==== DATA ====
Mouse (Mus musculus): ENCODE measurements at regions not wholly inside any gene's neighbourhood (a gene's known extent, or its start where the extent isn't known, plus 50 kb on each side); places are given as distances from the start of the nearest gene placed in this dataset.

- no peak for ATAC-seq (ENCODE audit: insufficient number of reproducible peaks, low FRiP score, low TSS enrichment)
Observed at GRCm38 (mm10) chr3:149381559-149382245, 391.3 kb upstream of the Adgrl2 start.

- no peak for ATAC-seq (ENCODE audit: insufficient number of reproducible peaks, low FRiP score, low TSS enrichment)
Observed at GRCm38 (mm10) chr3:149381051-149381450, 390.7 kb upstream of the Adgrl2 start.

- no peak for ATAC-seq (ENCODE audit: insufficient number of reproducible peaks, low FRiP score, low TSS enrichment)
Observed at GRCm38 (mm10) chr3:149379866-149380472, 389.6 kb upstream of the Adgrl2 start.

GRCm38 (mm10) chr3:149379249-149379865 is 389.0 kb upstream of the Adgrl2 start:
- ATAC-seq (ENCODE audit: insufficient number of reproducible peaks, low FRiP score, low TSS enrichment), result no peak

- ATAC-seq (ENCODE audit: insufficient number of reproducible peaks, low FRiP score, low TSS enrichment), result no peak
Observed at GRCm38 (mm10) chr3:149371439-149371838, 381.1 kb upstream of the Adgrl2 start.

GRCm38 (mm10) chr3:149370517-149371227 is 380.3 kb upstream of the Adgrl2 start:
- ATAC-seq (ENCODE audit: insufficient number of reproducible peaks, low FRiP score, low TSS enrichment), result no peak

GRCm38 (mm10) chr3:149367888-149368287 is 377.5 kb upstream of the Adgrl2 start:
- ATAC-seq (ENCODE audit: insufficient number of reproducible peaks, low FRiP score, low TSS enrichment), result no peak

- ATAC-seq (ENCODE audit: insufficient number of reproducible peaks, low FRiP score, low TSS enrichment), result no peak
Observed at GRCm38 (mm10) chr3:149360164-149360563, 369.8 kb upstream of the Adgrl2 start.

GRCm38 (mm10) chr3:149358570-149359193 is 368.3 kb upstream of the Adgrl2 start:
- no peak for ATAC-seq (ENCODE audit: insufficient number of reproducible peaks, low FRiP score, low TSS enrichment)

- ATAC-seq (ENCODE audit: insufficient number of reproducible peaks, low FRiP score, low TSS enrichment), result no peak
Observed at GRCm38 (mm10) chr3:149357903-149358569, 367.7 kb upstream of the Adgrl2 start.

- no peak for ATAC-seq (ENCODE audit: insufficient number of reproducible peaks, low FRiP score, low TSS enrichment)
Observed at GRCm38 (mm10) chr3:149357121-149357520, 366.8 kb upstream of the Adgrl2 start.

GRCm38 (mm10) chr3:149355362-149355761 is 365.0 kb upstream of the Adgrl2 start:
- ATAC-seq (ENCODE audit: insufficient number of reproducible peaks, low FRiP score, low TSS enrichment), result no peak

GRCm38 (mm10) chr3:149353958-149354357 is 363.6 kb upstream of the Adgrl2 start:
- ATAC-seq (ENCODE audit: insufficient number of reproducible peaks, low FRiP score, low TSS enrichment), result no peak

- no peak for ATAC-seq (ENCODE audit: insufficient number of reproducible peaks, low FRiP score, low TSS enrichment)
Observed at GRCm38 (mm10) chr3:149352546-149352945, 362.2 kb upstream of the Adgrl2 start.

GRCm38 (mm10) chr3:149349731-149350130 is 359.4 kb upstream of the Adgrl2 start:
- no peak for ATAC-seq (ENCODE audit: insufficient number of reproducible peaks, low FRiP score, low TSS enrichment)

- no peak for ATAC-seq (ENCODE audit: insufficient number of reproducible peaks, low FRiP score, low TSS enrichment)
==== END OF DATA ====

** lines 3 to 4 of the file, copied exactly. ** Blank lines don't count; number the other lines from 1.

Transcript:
Observed at GRCm38 (mm10) chr3:149381559-149382245, 391.3 kb upstream of the Adgrl2 start.

- no peak for ATAC-seq (ENCODE audit: insufficient number of reproducible peaks, low FRiP score, low TSS enrichment)